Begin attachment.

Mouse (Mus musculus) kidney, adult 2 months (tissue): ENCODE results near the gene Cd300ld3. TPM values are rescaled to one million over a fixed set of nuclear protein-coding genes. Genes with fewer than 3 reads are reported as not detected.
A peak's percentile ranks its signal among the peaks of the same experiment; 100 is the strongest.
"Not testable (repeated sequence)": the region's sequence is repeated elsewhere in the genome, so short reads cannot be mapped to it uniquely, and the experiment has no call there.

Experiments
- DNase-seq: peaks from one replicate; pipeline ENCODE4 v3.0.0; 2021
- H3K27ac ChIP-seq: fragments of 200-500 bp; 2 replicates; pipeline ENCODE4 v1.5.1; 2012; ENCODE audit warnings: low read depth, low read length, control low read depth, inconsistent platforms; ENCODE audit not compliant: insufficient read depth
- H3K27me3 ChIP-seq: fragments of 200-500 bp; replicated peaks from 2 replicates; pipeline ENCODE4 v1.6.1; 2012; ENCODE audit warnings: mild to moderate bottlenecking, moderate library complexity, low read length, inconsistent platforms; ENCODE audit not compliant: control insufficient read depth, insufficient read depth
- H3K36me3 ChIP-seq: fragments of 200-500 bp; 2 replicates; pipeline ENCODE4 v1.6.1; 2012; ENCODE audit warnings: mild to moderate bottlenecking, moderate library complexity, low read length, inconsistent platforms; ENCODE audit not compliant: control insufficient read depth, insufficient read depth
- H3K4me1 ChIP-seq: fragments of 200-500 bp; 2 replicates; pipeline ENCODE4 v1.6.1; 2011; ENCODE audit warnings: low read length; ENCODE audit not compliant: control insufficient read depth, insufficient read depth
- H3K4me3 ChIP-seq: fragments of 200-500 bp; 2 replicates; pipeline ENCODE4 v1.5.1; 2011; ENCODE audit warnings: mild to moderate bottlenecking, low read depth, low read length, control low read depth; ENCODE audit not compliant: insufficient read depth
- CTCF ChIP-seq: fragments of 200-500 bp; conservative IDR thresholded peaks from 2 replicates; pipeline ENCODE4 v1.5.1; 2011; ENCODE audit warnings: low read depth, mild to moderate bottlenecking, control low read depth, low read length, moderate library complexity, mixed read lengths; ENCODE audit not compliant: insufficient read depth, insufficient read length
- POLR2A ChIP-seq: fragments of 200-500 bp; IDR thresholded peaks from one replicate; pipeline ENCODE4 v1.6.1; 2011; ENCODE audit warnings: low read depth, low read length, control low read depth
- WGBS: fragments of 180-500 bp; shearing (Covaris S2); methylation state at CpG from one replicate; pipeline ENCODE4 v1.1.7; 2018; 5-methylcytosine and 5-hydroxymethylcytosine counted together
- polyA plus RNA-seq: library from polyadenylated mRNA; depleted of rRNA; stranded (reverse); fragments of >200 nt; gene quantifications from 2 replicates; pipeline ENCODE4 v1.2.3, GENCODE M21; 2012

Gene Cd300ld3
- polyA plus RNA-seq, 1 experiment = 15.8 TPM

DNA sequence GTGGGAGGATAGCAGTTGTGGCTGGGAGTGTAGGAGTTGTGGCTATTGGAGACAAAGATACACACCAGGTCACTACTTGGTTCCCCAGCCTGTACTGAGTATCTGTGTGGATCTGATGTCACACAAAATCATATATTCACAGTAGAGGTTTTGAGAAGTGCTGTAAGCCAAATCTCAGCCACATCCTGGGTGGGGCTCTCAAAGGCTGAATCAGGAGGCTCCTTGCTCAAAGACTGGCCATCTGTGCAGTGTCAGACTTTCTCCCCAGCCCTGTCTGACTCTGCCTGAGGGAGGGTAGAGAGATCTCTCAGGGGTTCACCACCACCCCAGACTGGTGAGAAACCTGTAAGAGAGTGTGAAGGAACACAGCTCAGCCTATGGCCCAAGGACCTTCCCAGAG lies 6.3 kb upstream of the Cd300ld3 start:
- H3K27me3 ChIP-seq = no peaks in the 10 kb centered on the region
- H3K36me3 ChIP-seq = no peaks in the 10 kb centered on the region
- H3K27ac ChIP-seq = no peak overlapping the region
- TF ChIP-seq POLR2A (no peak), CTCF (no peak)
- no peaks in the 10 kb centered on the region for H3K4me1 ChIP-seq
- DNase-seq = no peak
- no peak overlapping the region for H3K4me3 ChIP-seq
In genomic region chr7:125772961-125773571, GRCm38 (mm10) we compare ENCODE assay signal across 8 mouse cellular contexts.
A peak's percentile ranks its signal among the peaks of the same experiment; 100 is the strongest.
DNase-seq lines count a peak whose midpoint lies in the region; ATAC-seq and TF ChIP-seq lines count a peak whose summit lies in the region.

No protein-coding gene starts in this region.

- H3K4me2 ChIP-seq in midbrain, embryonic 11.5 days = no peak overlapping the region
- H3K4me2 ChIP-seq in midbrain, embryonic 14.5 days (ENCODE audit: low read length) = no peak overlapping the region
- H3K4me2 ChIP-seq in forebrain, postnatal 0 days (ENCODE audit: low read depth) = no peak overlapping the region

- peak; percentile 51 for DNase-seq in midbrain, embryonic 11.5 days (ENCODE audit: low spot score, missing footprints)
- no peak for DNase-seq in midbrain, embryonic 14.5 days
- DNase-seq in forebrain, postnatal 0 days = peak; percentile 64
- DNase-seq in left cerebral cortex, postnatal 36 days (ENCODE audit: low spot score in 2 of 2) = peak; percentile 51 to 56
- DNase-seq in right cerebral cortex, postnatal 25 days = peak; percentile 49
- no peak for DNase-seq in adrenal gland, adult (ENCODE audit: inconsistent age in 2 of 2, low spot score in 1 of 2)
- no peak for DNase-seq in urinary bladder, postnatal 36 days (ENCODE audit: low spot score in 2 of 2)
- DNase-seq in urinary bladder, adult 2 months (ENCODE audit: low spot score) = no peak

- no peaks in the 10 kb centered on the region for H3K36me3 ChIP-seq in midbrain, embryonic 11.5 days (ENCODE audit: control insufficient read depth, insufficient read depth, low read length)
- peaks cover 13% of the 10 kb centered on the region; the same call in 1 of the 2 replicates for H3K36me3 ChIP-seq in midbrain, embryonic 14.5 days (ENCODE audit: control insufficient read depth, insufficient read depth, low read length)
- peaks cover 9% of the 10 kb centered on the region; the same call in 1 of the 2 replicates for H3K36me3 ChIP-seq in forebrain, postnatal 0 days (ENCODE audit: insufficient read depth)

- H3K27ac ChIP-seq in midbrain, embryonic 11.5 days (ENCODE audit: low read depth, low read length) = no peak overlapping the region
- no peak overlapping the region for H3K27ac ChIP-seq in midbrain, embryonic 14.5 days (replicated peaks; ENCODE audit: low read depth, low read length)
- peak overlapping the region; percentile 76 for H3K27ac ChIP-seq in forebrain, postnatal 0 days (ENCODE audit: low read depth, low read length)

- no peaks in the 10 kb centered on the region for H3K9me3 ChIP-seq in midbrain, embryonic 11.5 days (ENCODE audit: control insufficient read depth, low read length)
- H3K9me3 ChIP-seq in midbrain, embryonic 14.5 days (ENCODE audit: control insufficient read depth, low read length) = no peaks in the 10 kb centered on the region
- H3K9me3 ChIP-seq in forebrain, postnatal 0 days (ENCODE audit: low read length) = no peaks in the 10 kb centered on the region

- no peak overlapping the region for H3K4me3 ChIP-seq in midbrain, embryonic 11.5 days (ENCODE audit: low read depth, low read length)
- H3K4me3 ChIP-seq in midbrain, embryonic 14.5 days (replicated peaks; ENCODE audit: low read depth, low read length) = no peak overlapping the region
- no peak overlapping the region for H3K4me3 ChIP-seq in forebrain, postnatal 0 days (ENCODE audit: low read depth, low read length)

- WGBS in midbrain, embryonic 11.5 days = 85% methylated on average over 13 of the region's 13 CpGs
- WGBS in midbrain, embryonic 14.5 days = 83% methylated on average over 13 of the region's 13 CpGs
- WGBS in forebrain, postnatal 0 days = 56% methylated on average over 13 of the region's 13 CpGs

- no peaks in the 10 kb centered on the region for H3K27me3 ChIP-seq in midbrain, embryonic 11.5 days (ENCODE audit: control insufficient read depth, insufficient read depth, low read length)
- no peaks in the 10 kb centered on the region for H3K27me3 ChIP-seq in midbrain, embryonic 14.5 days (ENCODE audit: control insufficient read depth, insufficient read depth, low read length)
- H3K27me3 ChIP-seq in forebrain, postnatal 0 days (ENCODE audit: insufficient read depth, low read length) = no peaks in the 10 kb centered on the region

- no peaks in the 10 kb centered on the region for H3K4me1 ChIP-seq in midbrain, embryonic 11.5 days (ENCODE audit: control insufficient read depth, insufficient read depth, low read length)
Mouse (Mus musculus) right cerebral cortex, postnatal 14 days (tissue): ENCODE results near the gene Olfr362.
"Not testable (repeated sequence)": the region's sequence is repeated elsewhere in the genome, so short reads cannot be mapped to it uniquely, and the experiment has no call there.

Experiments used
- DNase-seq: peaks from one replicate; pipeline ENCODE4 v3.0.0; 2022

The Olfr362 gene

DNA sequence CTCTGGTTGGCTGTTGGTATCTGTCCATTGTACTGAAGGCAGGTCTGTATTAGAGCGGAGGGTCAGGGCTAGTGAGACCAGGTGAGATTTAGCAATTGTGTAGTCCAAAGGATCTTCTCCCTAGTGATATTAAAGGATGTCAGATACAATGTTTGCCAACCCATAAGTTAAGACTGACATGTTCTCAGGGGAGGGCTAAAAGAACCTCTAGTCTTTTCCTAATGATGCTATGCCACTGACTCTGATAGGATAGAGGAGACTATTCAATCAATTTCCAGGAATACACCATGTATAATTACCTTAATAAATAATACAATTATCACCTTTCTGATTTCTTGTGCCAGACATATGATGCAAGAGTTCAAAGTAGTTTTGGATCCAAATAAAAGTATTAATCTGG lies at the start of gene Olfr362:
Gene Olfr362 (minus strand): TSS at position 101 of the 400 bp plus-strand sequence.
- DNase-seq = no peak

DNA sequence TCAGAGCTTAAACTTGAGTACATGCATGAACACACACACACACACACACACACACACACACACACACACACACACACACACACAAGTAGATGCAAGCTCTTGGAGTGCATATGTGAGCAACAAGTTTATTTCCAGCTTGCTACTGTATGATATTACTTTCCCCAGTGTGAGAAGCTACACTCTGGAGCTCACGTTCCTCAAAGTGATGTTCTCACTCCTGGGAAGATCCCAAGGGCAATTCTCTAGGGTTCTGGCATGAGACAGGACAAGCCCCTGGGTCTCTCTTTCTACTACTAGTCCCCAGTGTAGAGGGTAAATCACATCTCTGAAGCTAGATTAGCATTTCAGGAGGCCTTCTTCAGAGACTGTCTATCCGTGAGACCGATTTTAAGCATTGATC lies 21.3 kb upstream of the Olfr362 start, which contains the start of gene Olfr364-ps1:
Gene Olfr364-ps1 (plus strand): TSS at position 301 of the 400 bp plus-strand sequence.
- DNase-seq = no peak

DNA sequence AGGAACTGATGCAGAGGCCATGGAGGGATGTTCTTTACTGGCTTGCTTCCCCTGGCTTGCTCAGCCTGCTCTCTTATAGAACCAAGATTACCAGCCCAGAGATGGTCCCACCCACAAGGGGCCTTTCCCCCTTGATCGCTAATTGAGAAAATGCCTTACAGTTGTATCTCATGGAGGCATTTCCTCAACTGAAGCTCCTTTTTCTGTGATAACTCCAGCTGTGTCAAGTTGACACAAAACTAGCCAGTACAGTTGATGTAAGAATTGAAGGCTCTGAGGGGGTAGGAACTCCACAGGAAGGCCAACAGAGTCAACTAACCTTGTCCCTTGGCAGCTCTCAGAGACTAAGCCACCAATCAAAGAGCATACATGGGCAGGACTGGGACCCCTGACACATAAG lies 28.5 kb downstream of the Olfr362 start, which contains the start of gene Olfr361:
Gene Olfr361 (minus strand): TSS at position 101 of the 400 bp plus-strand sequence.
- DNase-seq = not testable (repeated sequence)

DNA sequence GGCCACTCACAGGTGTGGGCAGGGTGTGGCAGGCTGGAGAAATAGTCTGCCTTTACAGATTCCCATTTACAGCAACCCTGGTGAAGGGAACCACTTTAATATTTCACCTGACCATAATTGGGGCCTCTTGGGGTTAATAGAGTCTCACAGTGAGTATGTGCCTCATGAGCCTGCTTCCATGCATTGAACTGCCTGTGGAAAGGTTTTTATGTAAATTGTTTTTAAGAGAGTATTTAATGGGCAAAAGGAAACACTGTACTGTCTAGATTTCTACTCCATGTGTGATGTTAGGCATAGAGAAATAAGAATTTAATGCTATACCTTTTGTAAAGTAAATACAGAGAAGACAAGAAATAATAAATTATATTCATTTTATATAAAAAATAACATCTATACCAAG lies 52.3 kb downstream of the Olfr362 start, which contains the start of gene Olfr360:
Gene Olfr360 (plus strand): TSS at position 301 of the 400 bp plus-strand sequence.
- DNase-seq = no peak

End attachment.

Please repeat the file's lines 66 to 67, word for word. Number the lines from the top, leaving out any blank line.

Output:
- DNase-seq = no peak

DNA sequence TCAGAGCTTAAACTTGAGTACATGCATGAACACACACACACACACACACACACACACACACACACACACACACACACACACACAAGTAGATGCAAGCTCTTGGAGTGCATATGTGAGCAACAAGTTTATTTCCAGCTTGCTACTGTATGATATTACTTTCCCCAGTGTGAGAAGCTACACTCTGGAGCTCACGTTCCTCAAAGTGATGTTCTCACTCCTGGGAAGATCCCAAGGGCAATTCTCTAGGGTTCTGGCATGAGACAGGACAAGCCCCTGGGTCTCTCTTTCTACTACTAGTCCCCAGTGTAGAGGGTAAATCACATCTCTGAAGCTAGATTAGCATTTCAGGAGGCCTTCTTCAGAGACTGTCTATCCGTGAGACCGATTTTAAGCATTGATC lies 21.3 kb upstream of the Olfr362 start, which contains the start of gene Olfr364-ps1: